Given Name(s) Last Name

From the Ancestry Daily News
  Michael John Neill – 4/30/2003


Where O Where Can the Obituary Be?

Despite the occasional omission or error in fact, obituaries are an excellent genealogical source. Searches for obituaries frequently focus on newspapers in the town where the person died. These nearby newspapers should only be the starting point in an attempt to locate a death notice or an obituary on a family member. There are other papers that should also be referenced.

This week we'll briefly discuss some other papers that should be referenced in an attempt to locate an obituary and then discuss two kinds of newspapers that are sometimes overlooked by genealogists.

Former Residences
Occasionally, someone's "hometown" paper will print an obituary or a death notice for a former resident. If the "hometown" is a small town and the "final residence" is a metropolitan area, the "hometown" paper may provide the most details about the person's life.


The County Seat
In rural areas, the paper in the county seat might publish obituaries or death notices of residents throughout the county, not just those who live in the county seat. These notices might not be as lengthy, but still may provide additional clues. Even if your ancestor lived a distance from the county seat, still consider searching papers for that town.


Nearby Large Towns
Large is a relative term. I have ancestors who lived in a small town about twenty miles from a town of forty thousand people. The papers from the small town were always searched, but I initially ignored the large town assuming my ancestor's obituaries would not be included. In some cases I was wrong and the ancestor did have an obituary in the larger town's paper. Sometimes there was a separate obituary and sometimes the person's death was noted in the "locals" column in the larger town's paper.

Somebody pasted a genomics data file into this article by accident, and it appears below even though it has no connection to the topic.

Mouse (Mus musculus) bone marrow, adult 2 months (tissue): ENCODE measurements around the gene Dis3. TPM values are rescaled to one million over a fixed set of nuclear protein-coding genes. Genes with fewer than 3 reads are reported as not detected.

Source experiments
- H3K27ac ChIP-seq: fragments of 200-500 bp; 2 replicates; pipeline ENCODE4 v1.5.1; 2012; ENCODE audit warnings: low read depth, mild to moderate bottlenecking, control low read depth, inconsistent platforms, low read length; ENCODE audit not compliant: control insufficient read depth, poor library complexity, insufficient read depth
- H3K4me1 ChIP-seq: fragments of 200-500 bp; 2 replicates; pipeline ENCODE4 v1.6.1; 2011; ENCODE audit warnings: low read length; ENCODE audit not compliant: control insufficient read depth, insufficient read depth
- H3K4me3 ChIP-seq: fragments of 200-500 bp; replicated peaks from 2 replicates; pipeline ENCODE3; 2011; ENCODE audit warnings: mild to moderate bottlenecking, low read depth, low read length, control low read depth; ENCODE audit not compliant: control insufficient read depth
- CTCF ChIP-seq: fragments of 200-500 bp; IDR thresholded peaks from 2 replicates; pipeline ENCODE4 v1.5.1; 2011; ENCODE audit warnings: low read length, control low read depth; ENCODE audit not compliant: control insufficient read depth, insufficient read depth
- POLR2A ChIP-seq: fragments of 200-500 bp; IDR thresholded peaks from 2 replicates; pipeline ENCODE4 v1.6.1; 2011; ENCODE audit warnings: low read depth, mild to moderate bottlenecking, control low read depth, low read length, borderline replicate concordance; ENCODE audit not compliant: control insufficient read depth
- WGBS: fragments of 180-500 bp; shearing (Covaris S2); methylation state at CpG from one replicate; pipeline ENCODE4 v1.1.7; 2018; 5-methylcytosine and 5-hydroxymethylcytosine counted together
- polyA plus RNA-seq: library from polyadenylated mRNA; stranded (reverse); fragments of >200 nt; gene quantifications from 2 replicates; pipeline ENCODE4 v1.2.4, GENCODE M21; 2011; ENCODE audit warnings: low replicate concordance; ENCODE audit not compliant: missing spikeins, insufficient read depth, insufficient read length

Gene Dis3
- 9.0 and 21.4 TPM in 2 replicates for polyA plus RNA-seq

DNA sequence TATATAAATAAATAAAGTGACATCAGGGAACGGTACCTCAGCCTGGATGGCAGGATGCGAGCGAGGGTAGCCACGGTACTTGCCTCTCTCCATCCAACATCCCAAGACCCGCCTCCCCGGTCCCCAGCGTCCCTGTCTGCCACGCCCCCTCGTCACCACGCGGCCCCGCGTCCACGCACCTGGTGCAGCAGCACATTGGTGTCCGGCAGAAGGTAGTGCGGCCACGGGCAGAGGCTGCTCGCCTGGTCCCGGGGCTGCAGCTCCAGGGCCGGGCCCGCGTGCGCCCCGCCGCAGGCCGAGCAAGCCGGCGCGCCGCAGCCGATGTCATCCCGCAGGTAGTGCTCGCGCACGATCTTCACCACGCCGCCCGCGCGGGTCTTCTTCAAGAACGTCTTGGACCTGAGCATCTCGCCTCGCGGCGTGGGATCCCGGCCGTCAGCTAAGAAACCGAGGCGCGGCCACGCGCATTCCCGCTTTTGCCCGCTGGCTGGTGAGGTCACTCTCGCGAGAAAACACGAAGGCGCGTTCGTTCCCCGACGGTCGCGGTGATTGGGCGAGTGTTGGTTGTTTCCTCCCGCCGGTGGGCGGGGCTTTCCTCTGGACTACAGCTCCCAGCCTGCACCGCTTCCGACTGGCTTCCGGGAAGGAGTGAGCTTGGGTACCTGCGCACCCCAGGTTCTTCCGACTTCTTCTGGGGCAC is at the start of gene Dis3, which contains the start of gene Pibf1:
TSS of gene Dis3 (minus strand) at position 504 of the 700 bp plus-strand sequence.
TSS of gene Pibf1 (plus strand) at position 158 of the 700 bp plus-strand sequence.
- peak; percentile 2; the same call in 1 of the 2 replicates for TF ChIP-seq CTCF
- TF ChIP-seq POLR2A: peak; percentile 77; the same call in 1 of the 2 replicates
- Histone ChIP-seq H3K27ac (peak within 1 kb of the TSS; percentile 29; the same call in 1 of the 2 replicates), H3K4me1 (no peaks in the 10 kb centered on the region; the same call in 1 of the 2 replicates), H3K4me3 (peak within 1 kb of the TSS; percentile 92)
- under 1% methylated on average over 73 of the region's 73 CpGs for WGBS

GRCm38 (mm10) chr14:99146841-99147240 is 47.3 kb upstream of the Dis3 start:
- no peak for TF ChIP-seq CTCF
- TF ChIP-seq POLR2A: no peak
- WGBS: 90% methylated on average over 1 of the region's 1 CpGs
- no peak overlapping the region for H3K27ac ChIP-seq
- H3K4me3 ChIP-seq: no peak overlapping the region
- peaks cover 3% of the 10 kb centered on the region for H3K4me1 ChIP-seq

Morning and Evening
If your ancestors were city dwellers, make certain you search both morning and evening editions of the paper. One edition may contain a short death notice and another may contain an actual obituary. Do not quit searching when the first reference is located.

The papers we have discussed so far for the most part are what can loosely be termed "geographic" newspapers in the sense that their mention of non-national events usually were concentrated on a specific geographic area. Other newspapers that may be helpful are foreign language newspapers or religious newspapers. These papers might have had a focus that was not as narrowly defined geographically as other papers.

Some large American cities had foreign language newspapers for a quite a while, especially when the immigrant group speaking that language in the city was large. If your ancestor was German, a local German language newspaper might have been more likely to carry his obituary.

In my own research, I have a wonderful ethnic newspaper that has afforded me many genealogical clues.

One half of my ancestors were from an area of present-day Germany known as Ostfriesland. Beginning in the 1880s, a newspaper for these immigrants was published in Breda, Iowa—the Ostfriesische Nachrichten. This newspaper was received by Ostfriesen immigrants across the United States and by Ostfriesens who never left the homeland. It was a way for the Ostfriesen community to keep in contact with each other. Fortunately some of these newspapers have been microfilmed, especially through the early 1900s. Deciphering the script has been the only real problem. These newspapers are an excellent source and in many cases provide information not available elsewhere.